Where to go… Caving

From tiny crevices that only cave-divers can enter, to huge caverns right on the beach, Oman’s rocky coastline is full of spectacular grottoes. In Musandam, ask a local guide to show you the peninsula’s natural tunnels and swim-throughs: they’re best reached on snorkelling and diving trips, or a sea kayaking adventure. In Dhofar, Marneef Cave is a popular spot to visit on beach picnics and walks – while, on the cliffs nearby, the Mughsail blowholes erupt whenever the sea is rough. Close to Muscat, the Bar Al Jissah shoreline is also peppered with dramatic stone archways and coastal caves, and its soft-sand beaches are strewn with exotic shells.

 

5 top wildlife spots on the coast

See nesting turtles in Ras Al Jinz

To watch green turtles nesting on Ras Al Jinz is to witness a spectacle unchanged for around two hundred million years. Every night, these gentle giants haul themselves onto the beach, and lay their eggs by moonlight. Remarkably, they dig their nests on the very coast where they were born, sometimes swimming for thousands of miles to do so. Ras Al Jinz Turtle Reserve is the best place to see them – and their hatchlings – on a guided walk with conservation rangers. It’s a three-hour drive from Muscat; the peak season is July–August, but most nights bring sightings.

Cruise with dolphins in Musandam

While dolphins can be spotted all along Oman’s coast, Musandam offers the most reliable place to find them. Known as the Fjords of the Middle East, its ruggedly beautiful bays are best explored on dhow boat tours, which are often accompanied by playful bottlenose, Risso’s, and Indian Ocean humpback dolphins. Muscat is also an excellent location, with regular sightings just a short distance from the coast. October–May is prime time, bringing the chance to snorkel, kayak and swim alongside them too.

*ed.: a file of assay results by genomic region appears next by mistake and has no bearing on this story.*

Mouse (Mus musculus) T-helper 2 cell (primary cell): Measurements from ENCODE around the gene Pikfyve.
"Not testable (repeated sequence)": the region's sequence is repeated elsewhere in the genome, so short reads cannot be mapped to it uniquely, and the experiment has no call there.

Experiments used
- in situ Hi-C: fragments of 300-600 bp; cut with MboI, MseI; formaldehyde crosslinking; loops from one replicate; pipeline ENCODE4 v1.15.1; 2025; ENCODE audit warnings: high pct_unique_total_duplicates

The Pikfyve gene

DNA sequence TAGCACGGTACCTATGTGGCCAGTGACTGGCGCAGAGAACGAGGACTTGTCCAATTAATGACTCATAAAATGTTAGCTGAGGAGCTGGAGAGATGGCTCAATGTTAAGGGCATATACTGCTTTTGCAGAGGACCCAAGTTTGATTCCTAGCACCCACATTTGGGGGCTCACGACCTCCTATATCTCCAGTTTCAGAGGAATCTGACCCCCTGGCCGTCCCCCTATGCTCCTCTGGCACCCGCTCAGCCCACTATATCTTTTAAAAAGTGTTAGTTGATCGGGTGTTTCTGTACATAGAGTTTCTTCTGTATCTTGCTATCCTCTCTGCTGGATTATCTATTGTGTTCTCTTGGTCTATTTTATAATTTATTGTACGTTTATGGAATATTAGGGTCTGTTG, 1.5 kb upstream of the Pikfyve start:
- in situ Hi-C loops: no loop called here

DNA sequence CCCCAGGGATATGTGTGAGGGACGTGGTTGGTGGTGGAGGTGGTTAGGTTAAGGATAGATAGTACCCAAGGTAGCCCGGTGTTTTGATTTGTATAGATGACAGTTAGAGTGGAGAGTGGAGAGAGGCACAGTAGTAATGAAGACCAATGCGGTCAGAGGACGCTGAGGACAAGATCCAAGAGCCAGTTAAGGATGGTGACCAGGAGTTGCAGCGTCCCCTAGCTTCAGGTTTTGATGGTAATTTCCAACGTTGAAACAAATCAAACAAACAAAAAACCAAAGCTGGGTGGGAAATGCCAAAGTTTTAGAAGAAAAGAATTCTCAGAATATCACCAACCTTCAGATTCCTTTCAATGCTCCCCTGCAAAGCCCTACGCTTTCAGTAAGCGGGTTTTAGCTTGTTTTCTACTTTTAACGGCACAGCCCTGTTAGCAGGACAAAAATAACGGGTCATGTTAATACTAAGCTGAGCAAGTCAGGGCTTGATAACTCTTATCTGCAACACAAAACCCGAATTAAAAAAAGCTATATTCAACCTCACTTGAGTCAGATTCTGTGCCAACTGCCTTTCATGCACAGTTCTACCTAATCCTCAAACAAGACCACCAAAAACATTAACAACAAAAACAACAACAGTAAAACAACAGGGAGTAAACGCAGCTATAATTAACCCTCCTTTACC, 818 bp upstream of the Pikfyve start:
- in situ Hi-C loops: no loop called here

Watch humpback whales in Dhofar

In the far south of Oman, the Dhofar coast is home to a resident population of Arabian humpback whales: one of the very few groups in the world that don’t migrate. Thanks to the area’s nutrient-rich waters, they linger on this wild coastline, and can be frequently seen from diving boats and whale watching cruises. January–March is the best time to spot them, on trips from Salalah and Mirbat. Also, look out for killer whales, sperm whales and blue whales – and if you’re especially lucky, pods of orca whales too.

Meet the ‘tiger of the sea’

With their fang-sharp teeth and stripy markings, barracudas flash through the coral, earning their nickname: the ‘tiger of the sea’. They’re fearsome to look at, but are actually timid unless provoked. Similarly to tigers, they’re also keen reef predators, so their presence can make other fish vanish – but they’re a characterful addition to Oman’s rich marine wildlife. You’ll spot them year-round in all of the dive hotspots, especially in Musandam, the Ad Daymaniyat Islands, and the Al Munassir wreck near Muscat.